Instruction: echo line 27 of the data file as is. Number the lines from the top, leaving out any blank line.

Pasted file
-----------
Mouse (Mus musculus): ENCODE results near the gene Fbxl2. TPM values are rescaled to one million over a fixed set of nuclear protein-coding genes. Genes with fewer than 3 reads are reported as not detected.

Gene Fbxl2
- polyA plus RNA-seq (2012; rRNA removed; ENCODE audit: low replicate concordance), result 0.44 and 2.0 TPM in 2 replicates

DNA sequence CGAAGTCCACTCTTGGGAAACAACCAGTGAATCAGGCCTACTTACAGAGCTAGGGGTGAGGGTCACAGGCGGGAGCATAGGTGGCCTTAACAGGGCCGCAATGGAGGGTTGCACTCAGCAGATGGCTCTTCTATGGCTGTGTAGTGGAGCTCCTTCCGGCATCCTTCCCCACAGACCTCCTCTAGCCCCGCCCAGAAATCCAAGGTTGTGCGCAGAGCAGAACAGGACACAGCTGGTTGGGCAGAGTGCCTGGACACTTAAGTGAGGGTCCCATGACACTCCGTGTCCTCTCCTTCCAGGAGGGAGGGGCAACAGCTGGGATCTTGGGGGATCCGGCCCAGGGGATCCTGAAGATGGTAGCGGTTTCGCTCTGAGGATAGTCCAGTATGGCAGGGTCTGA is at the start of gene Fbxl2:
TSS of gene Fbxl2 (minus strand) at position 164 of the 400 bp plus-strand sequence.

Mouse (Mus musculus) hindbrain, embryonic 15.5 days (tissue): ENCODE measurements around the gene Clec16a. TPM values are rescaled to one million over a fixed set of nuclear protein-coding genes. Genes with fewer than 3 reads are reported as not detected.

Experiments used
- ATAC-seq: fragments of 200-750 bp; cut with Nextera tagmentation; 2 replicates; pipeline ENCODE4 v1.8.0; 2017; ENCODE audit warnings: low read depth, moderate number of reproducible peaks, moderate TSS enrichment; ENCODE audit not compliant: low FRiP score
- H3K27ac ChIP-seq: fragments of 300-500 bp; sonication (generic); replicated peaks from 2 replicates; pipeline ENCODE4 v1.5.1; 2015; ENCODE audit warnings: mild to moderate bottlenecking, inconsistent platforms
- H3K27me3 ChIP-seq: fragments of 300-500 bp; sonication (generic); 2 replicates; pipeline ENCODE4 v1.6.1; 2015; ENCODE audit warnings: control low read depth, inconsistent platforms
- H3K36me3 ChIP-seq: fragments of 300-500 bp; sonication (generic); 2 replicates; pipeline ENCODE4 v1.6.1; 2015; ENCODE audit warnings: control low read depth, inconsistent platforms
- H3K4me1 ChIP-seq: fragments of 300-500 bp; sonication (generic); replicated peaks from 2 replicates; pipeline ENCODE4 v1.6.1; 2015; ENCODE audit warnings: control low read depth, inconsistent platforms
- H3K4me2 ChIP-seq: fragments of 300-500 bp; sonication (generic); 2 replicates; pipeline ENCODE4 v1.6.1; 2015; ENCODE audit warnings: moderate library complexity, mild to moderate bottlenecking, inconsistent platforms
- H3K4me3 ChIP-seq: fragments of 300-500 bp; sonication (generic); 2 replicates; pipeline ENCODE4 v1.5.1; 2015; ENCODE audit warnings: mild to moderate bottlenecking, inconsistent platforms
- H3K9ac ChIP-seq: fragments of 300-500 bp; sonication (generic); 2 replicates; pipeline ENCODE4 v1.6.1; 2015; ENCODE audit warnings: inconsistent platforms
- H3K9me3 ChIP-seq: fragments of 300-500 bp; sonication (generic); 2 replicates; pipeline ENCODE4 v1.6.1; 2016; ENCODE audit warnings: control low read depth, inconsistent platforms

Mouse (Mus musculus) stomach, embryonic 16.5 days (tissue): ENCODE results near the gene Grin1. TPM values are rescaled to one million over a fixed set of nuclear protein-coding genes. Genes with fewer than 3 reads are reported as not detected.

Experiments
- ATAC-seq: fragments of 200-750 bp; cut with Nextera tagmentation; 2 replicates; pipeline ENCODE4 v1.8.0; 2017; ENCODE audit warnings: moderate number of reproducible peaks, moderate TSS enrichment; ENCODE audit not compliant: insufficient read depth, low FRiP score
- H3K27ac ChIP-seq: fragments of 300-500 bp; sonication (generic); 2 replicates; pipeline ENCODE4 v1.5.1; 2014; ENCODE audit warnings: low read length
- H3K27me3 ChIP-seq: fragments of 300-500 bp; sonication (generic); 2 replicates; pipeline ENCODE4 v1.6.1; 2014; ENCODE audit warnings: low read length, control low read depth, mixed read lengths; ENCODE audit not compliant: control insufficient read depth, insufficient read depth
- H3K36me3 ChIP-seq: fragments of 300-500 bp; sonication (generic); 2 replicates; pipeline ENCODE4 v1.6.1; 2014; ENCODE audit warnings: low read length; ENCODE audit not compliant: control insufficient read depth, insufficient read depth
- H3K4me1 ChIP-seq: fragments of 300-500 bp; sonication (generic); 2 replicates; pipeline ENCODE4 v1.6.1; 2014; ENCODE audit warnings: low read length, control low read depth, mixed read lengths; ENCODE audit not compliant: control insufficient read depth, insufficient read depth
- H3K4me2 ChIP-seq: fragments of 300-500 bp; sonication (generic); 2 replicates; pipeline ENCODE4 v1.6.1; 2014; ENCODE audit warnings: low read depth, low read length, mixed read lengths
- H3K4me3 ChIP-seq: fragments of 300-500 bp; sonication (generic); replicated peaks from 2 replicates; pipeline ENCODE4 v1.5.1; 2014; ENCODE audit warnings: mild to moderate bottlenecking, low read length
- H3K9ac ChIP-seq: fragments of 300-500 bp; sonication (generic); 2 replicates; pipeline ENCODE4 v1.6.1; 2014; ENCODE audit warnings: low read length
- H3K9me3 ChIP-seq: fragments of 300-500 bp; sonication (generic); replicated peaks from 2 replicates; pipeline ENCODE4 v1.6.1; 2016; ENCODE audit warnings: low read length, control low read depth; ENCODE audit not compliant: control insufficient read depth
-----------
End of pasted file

- H3K9me3 ChIP-seq: fragments of 300-500 bp; sonication (generic); replicated peaks from 2 replicates; pipeline ENCODE4 v1.6.1; 2016; ENCODE audit warnings: low read length, control low read depth; ENCODE audit not compliant: control insufficient read depth